Sunday, September 22, 2013

So long, farewell...

Installing our fence a couple of years ago was difficult - it was making permanent the division of our yard into two (mentioned here).  We were also cutting ourselves off from our nice new neighbors, though I always hoped they understood that we're DINKs and need some quiet time on this side of the fence. But one of the things that made it easier for me was the excitement about growing climbing roses. I had a vision that they would grow up the fence and then trail through the lattice top.

I chose a rosa (Rosa cl. Pinkie) without a lot of thorns in case it trailed down the other side and the neighbor's kids got too close to it. It's also a double-bloomer, so I'd have softly fragrant roses twice a year. In my mind it would (and did for a short while) look like this:

Friends who grow roses tell me they're not that difficult to grow, but I don't really know what I'm doing with them. I didn't have luck with this one (I ripped it out at the end of last fall). This rose came with the house and does well but I don't really know what I'm doing with it so she gets ignored a lot.

So, for months, when I'd see the many new red canes shooting up, I thought - wow! Pinkie sure is an aggressive grower.

If you know anything about roses, you can see where this is going.

In July, I read Jason's post asking for help for his rose and though I was in a bit of denial after reading it, I realized that my Pinkie does, in fact, have rose rosette disease. (By the way, I also diagnosed my echinacea with aster yellows disease after reading Jason's blog last year. I sense a theme here.)

Surely, though, I could control this disease! I read that it can be managed by cutting off the affected canes, so that's what I did in August. I would win this battle! I would still have my dream of cascading roses over my fence!

Please ignore the clover that acts as grass 'round these parts

As you can see by this picture I took today, am not winning this battle:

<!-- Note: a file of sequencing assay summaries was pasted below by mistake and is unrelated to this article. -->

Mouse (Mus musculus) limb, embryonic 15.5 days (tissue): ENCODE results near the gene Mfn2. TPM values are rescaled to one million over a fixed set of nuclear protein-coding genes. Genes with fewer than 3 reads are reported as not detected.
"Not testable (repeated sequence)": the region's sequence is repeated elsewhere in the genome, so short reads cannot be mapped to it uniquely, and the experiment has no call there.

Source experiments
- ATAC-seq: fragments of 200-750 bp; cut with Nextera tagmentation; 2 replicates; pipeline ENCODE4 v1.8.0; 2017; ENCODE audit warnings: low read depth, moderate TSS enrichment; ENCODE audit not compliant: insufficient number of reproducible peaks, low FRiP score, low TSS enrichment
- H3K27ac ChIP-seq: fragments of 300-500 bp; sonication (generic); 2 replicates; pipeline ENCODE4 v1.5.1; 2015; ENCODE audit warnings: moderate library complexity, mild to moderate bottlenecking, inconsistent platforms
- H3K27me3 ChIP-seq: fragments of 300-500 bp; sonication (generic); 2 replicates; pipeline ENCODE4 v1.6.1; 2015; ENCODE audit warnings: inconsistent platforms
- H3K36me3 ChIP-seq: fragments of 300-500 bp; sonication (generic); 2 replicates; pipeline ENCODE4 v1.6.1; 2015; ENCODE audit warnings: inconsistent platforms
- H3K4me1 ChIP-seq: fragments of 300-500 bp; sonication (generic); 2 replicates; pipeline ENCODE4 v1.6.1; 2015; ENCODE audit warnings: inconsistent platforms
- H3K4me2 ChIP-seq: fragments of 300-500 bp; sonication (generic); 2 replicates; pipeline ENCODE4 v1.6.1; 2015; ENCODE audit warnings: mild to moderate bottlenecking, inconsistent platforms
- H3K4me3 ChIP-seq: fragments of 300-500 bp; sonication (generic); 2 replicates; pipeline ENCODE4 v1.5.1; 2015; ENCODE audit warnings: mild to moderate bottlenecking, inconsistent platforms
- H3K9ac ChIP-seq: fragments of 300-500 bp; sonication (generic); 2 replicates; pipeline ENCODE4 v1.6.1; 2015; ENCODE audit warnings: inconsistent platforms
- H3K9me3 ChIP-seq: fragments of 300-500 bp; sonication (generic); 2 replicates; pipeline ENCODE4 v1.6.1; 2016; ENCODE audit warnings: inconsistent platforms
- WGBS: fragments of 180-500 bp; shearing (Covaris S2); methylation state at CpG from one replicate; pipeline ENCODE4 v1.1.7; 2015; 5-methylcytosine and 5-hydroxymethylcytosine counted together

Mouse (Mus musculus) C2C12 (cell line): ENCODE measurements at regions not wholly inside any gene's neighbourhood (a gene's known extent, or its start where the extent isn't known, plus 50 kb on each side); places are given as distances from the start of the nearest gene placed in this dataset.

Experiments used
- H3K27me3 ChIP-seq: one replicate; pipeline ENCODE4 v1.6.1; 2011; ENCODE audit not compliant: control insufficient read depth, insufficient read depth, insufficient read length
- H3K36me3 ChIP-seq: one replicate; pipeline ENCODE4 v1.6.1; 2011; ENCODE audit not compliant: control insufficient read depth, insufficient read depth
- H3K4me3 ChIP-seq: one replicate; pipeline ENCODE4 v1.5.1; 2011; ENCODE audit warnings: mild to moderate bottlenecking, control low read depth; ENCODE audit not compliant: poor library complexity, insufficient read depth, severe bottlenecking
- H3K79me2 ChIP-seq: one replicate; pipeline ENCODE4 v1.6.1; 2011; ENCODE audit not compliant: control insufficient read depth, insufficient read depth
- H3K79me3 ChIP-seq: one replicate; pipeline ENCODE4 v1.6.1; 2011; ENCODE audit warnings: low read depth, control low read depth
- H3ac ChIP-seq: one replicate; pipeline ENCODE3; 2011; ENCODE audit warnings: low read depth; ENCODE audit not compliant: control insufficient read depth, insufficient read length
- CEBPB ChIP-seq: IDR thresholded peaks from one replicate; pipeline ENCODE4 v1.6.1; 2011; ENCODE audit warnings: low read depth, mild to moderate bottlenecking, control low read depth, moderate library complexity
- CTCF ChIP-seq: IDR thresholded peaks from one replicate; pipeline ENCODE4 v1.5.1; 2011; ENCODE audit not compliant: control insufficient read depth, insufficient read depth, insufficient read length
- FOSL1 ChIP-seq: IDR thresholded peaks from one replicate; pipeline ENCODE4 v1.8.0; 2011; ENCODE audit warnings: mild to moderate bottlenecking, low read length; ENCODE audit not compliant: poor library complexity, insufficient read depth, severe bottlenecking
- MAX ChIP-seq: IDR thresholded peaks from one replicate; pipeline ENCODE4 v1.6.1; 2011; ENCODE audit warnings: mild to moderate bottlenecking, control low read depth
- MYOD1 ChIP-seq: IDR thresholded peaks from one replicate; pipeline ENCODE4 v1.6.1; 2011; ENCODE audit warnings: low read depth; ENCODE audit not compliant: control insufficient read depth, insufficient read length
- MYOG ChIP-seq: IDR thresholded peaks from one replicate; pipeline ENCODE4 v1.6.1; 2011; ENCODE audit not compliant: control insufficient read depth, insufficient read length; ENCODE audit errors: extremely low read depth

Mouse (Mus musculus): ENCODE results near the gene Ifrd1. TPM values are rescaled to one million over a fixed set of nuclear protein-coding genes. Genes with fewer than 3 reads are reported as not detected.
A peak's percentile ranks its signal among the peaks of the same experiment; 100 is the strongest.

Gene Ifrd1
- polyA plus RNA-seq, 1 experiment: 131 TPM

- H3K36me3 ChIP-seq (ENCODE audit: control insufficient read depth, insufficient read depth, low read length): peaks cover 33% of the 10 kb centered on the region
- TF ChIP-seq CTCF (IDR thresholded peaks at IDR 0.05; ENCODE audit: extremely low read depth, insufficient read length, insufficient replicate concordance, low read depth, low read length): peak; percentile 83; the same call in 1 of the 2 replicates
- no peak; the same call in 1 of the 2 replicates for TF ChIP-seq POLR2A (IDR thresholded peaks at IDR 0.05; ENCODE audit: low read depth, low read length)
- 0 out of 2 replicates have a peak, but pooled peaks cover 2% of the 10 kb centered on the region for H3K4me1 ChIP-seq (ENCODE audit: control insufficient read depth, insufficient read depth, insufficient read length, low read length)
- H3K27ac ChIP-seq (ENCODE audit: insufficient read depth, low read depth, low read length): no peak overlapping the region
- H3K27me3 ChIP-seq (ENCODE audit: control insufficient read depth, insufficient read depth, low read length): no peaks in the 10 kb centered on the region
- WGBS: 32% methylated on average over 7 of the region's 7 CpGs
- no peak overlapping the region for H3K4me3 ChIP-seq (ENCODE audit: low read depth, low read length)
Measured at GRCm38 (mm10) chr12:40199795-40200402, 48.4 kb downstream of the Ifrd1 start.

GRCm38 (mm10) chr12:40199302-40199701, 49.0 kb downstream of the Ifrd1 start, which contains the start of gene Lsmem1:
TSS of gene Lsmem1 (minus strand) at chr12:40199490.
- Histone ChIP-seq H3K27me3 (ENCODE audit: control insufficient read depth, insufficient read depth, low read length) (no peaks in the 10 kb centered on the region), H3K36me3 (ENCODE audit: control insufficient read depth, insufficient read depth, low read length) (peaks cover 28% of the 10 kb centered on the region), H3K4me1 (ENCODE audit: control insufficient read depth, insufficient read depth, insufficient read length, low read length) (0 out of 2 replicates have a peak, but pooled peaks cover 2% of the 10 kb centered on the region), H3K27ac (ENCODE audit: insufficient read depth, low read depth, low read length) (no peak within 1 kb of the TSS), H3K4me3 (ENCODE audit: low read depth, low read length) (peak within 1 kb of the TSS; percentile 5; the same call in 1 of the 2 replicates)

So long, Pinkie. I enjoyed my time with you and we had some beautiful moments together, but you're going be removed in the next month or so when I can find the time.

I'm going to place a personal ad out in the universe, so if you know of a plant that fits the bill, please let me know.

Wanted: Climbing perennial plant for small city garden. Attractive location along wooden fence with lattice top. Must have flowers. Needs to do well in morning shade and afternoon sun. Fragrance a plus. Roses need not apply. 

Sunday, September 15, 2013

Garden Bloggers' Bloom Day - September 2013

The time since the last Bloom Day has kicked my butt. I don't think I've felt this overwhelmed in a long time, between my job, teaching a night class, training for two marathons, caring for a sick dog, and any other responsibilities I have. Needless to say, the garden has had zero attention beyond my wistful stares in its direction, so no wide shots this month.

The Backyard

Anemone 'Queen Charlotte'

I've seen goldfinches snacking on the echinacea seeds

Can you guess which of these two sedum I pinched back?

Carypoteris - I don't seem to have written down the specific type

The Side Yard (Abeille Allee)

I should rename this the Engergizer Bunny garden. So many of the plants keep going, and going and going...

Like this hibiscus. It's been blooming nonstop since July. It's right outside my kitchen window and provides such an amazing view.

My numerous Coreopsis 'Moonbeam' plants have been in bloom since June. Three solid months of nonstop color. Amazing.

Coreopsis 'Moonbeam'

The newest additions to the Allee are already showing themselves to be worthy. Penstemon 'Delft Blue Riding Hood' and Geranium 'Rozanne' were 1-inch plugs when I planted them in June and are already bloomig.

This silver lace vine serves two purposes - it creates a privacy screen for our front porch from the neighbors, and it provides some nice shade on the porch in the summer months. It needs some trimming, though!

Polygonom aubertii - Silver Lace Vine



The Front Yard

Gaillardia. I love the seed heads after the petals fall off.

These plants are just getting started and will put on a great show over the next month. On the left is  Aster 'Alma Potschke' and on the right is Aster 'October Skies'.


This zinnia is as large as my fist

Caryopteris - this was split from the plant in the back

That's my end-of-summer/early fall show for Bloom Day! Here's hoping I have more time between now and the next one to get outside and have some fun! Thanks to May Dreams